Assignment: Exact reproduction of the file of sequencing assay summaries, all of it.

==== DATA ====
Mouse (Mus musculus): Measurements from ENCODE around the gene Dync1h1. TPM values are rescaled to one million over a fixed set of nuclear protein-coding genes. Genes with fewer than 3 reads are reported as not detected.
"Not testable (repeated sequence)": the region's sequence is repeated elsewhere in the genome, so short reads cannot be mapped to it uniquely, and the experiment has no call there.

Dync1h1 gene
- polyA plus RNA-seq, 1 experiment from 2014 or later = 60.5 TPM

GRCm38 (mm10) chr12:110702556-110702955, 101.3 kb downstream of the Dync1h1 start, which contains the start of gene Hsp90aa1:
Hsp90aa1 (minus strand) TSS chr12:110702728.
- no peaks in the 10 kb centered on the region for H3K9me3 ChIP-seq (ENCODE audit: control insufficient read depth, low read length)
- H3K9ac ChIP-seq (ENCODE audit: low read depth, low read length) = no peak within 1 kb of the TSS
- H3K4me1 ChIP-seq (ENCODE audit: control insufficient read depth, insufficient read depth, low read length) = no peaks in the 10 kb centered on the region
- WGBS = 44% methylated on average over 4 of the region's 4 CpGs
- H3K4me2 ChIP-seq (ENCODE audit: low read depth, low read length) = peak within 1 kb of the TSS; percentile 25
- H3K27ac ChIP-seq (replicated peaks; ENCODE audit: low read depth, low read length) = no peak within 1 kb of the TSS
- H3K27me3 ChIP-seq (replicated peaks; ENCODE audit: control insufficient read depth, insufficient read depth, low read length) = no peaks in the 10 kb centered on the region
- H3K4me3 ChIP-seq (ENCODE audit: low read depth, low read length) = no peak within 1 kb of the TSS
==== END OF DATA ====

Mouse (Mus musculus): Measurements from ENCODE around the gene Dync1h1. TPM values are rescaled to one million over a fixed set of nuclear protein-coding genes. Genes with fewer than 3 reads are reported as not detected.
"Not testable (repeated sequence)": the region's sequence is repeated elsewhere in the genome, so short reads cannot be mapped to it uniquely, and the experiment has no call there.

Dync1h1 gene
- polyA plus RNA-seq, 1 experiment from 2014 or later = 60.5 TPM

GRCm38 (mm10) chr12:110702556-110702955, 101.3 kb downstream of the Dync1h1 start, which contains the start of gene Hsp90aa1:
Hsp90aa1 (minus strand) TSS chr12:110702728.
- no peaks in the 10 kb centered on the region for H3K9me3 ChIP-seq (ENCODE audit: control insufficient read depth, low read length)
- H3K9ac ChIP-seq (ENCODE audit: low read depth, low read length) = no peak within 1 kb of the TSS
- H3K4me1 ChIP-seq (ENCODE audit: control insufficient read depth, insufficient read depth, low read length) = no peaks in the 10 kb centered on the region
- WGBS = 44% methylated on average over 4 of the region's 4 CpGs
- H3K4me2 ChIP-seq (ENCODE audit: low read depth, low read length) = peak within 1 kb of the TSS; percentile 25
- H3K27ac ChIP-seq (replicated peaks; ENCODE audit: low read depth, low read length) = no peak within 1 kb of the TSS
- H3K27me3 ChIP-seq (replicated peaks; ENCODE audit: control insufficient read depth, insufficient read depth, low read length) = no peaks in the 10 kb centered on the region
- H3K4me3 ChIP-seq (ENCODE audit: low read depth, low read length) = no peak within 1 kb of the TSS